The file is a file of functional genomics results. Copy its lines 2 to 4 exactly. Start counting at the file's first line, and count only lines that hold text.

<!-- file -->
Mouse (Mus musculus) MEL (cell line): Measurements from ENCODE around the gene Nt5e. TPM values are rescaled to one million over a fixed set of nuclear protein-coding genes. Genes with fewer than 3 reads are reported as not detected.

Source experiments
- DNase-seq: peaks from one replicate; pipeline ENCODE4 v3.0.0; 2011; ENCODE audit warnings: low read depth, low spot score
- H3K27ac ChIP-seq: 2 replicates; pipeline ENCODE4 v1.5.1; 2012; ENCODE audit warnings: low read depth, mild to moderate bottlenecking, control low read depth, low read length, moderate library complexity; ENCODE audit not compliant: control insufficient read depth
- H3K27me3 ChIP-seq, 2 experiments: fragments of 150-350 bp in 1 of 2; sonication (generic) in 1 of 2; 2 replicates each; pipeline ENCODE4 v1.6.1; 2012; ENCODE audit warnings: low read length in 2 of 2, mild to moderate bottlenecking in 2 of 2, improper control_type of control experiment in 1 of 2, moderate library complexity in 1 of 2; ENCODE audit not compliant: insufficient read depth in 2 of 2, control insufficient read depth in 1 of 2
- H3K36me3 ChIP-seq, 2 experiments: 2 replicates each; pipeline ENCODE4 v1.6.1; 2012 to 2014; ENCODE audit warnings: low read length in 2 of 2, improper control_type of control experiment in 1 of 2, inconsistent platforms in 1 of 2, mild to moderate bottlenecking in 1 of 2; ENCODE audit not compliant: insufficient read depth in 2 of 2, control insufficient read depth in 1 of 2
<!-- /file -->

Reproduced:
Source experiments
- DNase-seq: peaks from one replicate; pipeline ENCODE4 v3.0.0; 2011; ENCODE audit warnings: low read depth, low spot score
- H3K27ac ChIP-seq: 2 replicates; pipeline ENCODE4 v1.5.1; 2012; ENCODE audit warnings: low read depth, mild to moderate bottlenecking, control low read depth, low read length, moderate library complexity; ENCODE audit not compliant: control insufficient read depth